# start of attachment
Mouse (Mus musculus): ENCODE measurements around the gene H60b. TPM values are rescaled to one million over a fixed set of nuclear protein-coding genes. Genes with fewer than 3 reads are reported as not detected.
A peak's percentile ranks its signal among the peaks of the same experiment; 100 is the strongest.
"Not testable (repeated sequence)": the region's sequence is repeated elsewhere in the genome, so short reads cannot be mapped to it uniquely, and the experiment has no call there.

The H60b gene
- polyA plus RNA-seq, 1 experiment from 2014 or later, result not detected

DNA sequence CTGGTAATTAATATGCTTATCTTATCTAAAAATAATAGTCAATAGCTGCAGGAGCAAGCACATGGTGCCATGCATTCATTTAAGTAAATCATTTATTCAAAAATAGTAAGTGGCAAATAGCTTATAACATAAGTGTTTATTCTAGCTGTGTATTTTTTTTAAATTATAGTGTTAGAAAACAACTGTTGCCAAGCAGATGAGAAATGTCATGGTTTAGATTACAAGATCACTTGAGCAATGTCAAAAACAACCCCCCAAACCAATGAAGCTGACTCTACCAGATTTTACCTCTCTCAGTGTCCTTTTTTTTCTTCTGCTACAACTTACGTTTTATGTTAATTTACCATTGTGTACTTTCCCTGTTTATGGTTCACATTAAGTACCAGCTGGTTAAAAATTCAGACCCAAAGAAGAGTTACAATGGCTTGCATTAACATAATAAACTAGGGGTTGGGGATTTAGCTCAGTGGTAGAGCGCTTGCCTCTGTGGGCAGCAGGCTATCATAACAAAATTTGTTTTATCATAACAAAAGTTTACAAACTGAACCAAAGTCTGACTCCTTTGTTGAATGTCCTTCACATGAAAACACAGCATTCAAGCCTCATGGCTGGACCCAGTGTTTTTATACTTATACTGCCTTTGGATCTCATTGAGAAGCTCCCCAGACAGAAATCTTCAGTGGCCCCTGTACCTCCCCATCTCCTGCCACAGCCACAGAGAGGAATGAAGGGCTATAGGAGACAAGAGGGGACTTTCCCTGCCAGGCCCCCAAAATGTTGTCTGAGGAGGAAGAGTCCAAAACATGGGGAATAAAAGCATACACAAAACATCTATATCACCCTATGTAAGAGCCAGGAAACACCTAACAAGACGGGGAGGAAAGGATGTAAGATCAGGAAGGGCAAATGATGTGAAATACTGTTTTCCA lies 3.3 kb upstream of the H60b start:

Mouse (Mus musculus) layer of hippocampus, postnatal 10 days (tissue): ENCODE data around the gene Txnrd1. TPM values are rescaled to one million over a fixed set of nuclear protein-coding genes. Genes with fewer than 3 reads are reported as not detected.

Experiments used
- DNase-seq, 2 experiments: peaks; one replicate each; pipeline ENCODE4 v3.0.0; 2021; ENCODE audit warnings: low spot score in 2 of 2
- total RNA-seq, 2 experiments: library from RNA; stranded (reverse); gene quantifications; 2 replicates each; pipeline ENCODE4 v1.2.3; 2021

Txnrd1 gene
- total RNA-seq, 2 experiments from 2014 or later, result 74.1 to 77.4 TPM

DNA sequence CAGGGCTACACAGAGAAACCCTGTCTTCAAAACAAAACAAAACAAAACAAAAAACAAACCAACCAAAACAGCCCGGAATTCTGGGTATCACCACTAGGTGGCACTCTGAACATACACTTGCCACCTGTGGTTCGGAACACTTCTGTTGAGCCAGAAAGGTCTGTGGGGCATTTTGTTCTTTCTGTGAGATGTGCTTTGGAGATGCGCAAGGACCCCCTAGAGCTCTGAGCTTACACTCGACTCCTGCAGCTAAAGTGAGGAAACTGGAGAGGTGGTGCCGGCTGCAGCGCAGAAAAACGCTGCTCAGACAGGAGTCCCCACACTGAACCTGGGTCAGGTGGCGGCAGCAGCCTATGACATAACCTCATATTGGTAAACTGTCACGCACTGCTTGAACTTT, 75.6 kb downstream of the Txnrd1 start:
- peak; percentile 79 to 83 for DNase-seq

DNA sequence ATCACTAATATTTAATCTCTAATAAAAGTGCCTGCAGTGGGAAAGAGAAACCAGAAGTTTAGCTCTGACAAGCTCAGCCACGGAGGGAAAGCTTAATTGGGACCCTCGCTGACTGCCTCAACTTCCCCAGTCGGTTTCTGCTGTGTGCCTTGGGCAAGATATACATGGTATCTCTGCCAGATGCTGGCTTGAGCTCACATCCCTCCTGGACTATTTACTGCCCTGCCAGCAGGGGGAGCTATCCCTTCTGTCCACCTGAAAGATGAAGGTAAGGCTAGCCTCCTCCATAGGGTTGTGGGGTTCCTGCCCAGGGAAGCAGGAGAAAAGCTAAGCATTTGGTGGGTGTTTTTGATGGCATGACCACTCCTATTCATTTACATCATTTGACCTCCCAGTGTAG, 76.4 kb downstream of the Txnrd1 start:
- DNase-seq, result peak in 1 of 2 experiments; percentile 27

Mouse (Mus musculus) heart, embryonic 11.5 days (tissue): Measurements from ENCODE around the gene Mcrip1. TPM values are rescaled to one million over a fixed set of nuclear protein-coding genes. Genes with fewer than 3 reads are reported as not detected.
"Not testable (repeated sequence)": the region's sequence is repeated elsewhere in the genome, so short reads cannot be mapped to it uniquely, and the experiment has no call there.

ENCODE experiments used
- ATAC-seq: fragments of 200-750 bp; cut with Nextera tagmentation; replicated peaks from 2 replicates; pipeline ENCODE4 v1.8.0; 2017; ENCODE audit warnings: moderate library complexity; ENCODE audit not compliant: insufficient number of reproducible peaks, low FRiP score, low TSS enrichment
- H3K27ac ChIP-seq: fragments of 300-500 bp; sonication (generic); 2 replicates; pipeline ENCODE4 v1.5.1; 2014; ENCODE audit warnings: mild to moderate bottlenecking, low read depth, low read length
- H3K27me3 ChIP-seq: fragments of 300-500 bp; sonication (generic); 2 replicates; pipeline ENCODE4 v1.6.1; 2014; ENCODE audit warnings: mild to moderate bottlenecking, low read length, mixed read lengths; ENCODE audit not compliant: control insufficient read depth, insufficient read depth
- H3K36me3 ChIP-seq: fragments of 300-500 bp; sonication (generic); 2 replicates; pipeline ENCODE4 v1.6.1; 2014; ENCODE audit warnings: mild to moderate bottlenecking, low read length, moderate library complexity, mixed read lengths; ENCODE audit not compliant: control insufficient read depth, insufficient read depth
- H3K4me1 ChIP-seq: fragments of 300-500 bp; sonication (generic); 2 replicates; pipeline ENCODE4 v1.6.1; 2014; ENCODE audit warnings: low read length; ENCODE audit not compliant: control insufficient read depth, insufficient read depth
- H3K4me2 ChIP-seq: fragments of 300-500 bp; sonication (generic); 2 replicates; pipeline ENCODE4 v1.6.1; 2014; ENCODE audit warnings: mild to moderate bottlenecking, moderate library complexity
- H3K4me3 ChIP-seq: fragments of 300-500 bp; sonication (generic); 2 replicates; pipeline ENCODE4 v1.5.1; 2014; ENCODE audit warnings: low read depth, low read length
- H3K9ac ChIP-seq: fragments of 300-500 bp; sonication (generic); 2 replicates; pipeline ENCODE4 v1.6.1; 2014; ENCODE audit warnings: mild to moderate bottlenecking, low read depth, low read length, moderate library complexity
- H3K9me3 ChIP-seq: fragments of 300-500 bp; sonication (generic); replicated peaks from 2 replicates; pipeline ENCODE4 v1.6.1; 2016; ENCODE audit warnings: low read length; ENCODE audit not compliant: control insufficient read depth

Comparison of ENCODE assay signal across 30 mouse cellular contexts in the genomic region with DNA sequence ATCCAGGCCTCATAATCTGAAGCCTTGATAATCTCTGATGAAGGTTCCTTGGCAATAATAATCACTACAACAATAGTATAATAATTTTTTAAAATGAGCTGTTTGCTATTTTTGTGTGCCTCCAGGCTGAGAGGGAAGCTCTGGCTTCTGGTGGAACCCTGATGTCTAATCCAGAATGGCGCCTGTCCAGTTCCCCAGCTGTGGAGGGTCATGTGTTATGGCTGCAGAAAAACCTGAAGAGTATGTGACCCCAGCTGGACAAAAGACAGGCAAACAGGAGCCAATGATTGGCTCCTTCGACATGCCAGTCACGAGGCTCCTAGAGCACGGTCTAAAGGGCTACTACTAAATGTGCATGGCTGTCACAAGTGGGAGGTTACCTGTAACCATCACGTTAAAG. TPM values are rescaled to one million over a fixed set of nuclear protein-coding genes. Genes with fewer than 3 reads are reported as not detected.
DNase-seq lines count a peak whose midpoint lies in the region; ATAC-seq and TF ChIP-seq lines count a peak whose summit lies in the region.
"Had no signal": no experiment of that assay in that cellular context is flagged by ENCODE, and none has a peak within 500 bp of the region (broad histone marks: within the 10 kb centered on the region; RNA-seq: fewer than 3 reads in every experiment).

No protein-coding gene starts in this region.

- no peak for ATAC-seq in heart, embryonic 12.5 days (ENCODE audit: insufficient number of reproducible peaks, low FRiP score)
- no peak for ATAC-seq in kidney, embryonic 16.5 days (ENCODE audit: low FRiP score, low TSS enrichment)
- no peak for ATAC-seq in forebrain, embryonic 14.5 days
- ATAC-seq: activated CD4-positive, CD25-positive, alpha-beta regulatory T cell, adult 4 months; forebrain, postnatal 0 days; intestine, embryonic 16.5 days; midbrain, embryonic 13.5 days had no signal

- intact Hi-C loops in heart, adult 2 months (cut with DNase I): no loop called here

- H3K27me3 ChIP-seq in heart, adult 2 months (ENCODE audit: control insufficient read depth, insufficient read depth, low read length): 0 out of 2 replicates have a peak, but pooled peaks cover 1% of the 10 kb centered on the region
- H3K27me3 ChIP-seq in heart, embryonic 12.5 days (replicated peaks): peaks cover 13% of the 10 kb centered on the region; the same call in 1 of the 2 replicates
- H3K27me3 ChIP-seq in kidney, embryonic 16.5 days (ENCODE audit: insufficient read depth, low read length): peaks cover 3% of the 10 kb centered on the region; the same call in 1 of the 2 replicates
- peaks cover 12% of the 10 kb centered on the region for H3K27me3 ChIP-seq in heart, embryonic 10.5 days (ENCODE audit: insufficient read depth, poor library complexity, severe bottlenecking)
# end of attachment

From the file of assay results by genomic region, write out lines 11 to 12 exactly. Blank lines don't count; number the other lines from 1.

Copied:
Txnrd1 gene
- total RNA-seq, 2 experiments from 2014 or later, result 74.1 to 77.4 TPM